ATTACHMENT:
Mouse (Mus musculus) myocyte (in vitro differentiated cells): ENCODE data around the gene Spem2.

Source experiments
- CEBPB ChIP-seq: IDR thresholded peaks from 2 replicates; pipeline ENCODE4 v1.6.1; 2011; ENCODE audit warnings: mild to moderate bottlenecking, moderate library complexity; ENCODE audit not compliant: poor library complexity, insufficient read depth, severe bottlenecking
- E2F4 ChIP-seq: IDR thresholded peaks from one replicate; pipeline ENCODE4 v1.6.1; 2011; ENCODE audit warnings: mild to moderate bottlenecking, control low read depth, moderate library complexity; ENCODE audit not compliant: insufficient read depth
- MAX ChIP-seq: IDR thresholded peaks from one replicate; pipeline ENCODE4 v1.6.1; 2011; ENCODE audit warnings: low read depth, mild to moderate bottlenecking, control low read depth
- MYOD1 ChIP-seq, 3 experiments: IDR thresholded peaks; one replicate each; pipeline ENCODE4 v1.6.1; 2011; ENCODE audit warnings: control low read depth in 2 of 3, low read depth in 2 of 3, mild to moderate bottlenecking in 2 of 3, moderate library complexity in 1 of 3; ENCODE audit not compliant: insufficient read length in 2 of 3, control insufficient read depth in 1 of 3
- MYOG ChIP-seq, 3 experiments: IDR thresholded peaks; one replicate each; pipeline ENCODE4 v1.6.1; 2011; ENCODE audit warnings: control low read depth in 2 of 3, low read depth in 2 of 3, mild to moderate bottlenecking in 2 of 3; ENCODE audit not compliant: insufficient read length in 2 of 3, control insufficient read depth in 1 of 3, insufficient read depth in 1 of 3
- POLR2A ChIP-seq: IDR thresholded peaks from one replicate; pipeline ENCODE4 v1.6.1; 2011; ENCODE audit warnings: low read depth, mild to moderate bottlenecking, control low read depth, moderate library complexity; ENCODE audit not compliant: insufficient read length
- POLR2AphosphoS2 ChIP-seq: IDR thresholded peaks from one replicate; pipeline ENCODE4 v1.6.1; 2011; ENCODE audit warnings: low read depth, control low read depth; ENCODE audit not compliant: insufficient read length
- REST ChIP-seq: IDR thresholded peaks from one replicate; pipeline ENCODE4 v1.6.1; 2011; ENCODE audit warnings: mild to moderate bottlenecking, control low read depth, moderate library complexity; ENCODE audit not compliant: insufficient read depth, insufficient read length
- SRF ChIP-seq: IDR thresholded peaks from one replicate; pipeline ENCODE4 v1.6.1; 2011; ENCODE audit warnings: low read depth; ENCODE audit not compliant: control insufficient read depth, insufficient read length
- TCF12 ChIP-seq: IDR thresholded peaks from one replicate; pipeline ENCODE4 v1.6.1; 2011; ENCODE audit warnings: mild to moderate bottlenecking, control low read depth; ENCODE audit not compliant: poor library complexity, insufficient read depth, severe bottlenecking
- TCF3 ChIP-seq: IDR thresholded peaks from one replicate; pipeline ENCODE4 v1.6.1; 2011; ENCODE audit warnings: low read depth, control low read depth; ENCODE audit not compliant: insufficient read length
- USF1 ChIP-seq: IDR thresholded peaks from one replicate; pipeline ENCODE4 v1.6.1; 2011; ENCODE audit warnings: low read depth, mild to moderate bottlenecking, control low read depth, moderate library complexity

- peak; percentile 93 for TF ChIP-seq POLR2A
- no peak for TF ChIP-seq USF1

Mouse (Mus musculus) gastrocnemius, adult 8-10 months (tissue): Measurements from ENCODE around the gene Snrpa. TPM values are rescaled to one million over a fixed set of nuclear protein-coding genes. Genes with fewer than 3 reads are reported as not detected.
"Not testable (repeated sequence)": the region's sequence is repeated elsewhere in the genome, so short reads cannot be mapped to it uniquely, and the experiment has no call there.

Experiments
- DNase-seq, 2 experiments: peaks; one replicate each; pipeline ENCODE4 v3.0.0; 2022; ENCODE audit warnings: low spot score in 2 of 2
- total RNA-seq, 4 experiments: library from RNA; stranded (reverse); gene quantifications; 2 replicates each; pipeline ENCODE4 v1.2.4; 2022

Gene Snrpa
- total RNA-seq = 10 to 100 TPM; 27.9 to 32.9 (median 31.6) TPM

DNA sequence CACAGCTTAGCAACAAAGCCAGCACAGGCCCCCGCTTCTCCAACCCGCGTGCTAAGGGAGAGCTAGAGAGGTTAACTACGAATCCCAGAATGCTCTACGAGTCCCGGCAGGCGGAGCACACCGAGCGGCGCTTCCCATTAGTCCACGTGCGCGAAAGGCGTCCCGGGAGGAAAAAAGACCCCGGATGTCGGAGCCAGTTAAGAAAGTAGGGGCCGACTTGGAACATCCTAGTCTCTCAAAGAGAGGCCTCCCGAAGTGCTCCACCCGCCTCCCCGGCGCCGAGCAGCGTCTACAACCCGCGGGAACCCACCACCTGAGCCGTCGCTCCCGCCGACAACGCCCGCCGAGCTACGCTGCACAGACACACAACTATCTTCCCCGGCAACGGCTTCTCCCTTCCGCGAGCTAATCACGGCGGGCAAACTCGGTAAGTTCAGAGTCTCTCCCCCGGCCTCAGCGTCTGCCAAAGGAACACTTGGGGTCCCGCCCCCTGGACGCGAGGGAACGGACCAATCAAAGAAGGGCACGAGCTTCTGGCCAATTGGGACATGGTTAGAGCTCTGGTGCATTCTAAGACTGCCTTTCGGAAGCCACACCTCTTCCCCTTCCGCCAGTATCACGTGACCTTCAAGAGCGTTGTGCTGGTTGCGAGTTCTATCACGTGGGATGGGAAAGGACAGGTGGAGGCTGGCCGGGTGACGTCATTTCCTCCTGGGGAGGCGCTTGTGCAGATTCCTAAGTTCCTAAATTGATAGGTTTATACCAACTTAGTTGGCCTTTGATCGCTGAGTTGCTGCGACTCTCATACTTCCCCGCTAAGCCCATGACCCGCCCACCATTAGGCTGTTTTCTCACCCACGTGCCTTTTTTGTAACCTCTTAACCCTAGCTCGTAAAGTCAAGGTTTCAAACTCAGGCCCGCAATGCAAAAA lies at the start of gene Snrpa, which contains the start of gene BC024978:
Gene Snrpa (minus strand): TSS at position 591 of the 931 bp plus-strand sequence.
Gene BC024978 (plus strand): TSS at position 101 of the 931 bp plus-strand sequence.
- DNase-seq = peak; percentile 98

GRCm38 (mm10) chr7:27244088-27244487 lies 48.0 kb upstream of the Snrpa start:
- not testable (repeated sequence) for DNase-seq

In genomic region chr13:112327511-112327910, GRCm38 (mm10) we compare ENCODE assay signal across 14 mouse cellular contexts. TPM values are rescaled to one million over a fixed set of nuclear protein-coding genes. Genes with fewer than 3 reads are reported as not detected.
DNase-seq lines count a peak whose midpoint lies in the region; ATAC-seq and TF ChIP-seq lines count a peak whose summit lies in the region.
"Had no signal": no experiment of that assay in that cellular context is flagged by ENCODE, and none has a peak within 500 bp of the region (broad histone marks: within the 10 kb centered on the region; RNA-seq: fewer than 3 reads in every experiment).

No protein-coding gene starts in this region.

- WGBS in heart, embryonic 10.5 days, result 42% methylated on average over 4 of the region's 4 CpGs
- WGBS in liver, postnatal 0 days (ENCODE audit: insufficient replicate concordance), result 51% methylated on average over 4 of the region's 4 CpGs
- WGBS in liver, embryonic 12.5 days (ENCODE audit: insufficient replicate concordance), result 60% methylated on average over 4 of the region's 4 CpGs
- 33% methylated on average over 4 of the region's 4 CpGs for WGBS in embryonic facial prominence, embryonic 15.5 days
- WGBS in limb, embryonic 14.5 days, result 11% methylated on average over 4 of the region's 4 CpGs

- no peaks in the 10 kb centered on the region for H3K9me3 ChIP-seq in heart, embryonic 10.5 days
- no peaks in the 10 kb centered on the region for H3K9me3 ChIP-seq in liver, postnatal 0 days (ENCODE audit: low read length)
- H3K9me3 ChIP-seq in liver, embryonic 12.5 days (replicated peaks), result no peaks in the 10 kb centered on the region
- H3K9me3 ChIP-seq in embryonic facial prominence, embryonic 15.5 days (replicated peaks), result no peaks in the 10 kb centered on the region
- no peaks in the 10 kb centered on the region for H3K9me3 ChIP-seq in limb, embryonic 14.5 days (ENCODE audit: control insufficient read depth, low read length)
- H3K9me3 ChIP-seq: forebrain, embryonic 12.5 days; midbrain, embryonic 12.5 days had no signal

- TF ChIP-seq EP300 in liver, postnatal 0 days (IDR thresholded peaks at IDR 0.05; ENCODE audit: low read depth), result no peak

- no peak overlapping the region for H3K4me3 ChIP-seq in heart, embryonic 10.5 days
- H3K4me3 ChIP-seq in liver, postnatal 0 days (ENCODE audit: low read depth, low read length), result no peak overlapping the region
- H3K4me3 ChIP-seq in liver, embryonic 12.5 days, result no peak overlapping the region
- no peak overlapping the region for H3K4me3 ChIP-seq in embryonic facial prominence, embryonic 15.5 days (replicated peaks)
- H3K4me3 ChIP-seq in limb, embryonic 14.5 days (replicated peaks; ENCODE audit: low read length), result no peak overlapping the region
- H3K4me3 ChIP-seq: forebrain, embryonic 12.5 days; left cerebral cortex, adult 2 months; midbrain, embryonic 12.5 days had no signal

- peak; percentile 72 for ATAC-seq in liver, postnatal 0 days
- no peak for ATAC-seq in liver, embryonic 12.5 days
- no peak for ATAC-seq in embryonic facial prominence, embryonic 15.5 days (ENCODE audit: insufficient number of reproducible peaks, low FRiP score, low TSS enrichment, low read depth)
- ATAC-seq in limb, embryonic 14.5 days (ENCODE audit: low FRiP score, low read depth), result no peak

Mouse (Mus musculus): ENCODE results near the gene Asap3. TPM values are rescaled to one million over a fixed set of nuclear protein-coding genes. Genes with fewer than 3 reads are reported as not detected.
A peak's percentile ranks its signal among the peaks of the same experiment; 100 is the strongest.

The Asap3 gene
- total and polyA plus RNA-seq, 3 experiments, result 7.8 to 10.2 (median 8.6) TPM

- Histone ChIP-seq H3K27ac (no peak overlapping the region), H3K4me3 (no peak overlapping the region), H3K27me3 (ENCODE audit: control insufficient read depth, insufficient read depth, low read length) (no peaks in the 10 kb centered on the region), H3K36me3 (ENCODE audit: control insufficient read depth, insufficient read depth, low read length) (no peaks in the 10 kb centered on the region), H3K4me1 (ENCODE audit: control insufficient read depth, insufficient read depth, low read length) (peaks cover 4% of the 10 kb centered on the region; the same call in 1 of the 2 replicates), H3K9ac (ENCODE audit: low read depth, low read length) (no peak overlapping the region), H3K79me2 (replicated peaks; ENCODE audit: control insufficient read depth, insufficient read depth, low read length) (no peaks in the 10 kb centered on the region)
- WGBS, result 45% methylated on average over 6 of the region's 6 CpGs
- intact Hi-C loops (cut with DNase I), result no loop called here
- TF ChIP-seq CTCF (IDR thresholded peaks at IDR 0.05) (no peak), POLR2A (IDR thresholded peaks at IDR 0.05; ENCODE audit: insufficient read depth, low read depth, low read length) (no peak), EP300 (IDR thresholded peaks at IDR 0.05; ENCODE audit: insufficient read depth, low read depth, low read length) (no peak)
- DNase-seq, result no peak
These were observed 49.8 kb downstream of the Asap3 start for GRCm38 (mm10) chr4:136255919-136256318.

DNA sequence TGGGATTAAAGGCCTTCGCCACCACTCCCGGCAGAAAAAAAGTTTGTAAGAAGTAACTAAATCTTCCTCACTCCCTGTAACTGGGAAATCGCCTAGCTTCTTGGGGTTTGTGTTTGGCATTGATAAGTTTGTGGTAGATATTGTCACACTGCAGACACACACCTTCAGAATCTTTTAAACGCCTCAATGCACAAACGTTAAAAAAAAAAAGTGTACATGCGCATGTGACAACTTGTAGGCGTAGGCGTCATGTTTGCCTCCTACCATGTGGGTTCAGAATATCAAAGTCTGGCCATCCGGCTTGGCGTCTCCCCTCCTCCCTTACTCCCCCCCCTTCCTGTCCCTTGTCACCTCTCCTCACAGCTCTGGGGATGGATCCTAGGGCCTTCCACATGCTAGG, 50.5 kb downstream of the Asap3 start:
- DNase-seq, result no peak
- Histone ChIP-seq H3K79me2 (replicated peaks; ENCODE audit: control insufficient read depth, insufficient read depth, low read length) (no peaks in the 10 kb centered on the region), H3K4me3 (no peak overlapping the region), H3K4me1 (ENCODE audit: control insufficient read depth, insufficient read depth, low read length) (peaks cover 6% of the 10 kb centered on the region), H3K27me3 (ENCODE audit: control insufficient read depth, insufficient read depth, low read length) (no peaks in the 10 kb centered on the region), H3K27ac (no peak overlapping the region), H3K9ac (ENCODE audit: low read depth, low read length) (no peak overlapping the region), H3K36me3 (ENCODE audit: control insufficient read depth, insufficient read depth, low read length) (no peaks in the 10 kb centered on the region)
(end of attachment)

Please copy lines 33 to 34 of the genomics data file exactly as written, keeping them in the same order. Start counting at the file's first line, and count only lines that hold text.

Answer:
No protein-coding gene starts in this region.

- WGBS in heart, embryonic 10.5 days, result 42% methylated on average over 4 of the region's 4 CpGs